Exploring Different Types of Optimization

Learn about the two different types of advanced optimization techniques.

Looking into optimization techniques

So far, the problems implemented in this course have focused on optimizing a single objective using a simple fitness function. In the real world, some of the problems will be much more complex.

In this lesson, we’ll briefly explore two classes of optimization that require more advanced approaches to evaluation: multi-objective optimization and interactive optimization.

Optimizing multiple objectives

The real world is full of competing interests that need to be optimized. For example, we might find ourselves trying to balance work, relationships, health, fun, and sleep every day, which is a classic example of a multi-objective optimization problem. A multi-objective optimization problem is one in which there are multiple parameters or objective functions that need to be optimized. Oftentimes, but not always, the objective functions are in competition with one another. In other words, when we increase the value of one, the value of the other decreases.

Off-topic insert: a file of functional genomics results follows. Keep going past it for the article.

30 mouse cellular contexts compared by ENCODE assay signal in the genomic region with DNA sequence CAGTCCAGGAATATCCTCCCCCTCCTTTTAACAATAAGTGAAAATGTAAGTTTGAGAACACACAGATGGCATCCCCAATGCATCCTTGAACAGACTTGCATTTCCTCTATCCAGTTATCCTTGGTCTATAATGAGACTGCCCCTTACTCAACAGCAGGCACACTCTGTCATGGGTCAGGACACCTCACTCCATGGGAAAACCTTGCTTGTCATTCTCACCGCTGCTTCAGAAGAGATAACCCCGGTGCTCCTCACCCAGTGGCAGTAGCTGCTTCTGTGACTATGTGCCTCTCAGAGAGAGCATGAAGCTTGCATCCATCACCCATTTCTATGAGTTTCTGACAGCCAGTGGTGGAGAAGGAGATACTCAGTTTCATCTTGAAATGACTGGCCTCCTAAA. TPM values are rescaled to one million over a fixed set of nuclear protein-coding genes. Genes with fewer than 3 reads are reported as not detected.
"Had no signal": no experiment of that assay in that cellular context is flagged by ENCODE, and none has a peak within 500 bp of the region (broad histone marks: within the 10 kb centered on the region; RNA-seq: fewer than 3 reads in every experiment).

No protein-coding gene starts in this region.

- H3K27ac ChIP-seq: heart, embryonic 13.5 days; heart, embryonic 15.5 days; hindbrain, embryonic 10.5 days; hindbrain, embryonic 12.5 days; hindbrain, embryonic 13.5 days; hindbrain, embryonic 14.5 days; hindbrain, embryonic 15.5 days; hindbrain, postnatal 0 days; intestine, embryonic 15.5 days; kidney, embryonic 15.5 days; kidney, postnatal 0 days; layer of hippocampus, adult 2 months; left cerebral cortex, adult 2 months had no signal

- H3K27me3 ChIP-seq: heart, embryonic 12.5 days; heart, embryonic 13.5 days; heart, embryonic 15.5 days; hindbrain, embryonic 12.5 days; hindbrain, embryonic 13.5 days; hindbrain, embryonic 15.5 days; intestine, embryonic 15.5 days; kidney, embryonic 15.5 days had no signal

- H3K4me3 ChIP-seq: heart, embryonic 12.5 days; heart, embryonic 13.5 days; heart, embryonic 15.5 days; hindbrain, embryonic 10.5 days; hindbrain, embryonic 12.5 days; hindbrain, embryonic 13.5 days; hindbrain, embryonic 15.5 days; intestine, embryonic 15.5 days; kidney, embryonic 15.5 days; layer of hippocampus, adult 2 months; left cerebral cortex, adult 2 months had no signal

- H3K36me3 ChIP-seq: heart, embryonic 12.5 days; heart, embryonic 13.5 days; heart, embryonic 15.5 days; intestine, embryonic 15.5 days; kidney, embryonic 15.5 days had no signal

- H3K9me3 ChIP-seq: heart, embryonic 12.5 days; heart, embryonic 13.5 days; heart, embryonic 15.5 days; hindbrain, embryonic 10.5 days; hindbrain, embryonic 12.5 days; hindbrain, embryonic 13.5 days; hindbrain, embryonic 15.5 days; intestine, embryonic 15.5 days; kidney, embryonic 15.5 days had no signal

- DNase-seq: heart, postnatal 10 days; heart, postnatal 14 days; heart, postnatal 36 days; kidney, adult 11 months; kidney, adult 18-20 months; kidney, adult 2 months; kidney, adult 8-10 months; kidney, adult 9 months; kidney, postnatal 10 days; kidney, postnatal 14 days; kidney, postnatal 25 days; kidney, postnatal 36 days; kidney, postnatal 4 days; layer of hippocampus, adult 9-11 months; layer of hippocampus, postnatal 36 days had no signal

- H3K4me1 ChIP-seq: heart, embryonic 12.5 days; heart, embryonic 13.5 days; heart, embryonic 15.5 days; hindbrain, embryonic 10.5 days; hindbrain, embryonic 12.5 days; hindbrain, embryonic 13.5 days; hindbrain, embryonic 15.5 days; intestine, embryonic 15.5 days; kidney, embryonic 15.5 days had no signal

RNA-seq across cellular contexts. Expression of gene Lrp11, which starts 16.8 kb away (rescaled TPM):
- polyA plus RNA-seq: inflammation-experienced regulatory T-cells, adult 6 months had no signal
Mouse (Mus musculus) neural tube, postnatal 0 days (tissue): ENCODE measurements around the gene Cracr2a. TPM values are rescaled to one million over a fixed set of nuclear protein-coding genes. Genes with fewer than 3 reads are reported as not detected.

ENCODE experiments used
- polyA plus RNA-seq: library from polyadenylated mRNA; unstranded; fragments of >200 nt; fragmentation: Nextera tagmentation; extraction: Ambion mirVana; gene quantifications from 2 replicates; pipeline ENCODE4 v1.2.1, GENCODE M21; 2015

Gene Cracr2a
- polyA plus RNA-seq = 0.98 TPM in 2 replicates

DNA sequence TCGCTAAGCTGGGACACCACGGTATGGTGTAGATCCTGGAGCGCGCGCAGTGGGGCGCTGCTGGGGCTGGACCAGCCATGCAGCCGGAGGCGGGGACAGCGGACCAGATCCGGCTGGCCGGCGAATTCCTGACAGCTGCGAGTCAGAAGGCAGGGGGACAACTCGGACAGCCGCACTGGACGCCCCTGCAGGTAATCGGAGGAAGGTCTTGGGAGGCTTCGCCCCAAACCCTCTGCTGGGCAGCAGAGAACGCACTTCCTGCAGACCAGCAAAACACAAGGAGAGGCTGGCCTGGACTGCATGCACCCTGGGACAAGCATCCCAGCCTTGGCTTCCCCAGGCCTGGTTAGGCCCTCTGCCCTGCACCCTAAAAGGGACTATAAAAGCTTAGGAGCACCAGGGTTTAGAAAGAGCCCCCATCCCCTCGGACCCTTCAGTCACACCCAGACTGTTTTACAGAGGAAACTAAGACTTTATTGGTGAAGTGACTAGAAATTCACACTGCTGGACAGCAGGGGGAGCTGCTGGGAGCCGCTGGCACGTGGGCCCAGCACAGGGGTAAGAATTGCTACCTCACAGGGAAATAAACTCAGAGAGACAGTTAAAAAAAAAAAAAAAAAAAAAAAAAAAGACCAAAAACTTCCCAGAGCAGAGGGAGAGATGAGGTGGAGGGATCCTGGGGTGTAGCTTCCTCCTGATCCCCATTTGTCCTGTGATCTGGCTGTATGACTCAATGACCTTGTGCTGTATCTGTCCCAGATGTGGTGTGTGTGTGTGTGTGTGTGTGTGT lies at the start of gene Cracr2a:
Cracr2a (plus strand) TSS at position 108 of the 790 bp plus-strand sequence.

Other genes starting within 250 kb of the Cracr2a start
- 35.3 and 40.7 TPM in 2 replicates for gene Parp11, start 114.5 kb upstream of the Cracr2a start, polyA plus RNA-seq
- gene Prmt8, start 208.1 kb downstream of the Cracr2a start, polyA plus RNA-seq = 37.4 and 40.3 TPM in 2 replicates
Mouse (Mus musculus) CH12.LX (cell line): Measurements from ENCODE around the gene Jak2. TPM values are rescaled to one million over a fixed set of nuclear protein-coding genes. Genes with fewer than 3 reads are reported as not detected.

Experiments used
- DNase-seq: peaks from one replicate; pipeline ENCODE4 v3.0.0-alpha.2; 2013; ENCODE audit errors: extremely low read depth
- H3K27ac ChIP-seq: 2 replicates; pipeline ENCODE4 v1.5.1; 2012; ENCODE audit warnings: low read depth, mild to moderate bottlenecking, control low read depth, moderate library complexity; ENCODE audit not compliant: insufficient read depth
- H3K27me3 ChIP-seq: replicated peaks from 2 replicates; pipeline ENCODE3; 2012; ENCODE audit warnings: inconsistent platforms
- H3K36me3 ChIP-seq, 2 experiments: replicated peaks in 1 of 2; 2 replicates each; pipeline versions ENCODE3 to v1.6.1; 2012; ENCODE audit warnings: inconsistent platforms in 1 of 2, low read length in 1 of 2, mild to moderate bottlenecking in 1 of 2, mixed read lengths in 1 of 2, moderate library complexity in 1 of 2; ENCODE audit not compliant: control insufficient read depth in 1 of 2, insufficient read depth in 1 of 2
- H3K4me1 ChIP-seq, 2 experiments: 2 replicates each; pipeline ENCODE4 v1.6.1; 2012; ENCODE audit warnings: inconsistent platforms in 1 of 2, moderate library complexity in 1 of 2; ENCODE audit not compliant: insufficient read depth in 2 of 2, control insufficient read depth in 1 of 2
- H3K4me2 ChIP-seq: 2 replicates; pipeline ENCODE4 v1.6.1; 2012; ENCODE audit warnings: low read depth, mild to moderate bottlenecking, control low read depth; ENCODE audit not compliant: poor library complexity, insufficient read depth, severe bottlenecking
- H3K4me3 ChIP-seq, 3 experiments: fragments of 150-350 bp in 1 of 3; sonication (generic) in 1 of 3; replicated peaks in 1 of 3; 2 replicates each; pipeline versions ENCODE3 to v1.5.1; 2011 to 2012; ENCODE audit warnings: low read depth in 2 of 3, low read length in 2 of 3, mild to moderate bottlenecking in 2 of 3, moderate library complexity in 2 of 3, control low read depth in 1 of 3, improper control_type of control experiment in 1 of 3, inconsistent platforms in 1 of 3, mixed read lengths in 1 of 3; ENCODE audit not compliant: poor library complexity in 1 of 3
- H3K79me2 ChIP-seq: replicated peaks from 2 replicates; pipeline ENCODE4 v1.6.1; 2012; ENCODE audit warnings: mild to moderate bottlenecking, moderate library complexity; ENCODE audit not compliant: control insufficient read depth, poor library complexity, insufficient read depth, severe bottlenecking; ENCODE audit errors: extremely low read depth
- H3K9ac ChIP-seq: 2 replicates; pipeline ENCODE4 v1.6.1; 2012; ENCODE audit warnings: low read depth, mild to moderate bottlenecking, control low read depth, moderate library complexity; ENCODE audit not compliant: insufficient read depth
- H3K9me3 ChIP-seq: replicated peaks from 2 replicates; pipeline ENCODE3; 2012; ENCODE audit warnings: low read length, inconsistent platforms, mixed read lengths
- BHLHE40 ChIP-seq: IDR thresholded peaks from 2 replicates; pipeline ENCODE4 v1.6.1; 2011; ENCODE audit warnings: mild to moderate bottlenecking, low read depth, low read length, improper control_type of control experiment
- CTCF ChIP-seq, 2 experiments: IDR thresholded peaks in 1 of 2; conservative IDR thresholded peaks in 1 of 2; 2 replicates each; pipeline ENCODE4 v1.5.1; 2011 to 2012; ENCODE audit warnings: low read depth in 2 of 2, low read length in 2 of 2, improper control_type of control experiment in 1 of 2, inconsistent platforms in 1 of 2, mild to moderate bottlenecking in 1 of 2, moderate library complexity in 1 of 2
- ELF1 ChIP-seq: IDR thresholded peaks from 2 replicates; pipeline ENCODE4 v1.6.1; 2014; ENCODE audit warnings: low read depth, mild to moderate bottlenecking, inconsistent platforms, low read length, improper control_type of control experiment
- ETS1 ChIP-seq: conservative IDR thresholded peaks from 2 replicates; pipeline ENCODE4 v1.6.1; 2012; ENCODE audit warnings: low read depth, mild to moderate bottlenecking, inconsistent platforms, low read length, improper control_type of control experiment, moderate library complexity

Multi-objective optimization problems are some of the most common problems that appear in the real world. They also can be the most difficult to solve because they require a means of balancing objectives. It’s important to note that there isn’t a single global solution to a multi-objective optimization problem. Instead, the best solutions exist on a line representing a set of optimal solutions. We can intuitively think of this in the context of people balancing work, relationships, health, and so on. In this context, no single balance works for everybody, but instead, people determine what works best for them. There are multiple solutions to this type of problem.

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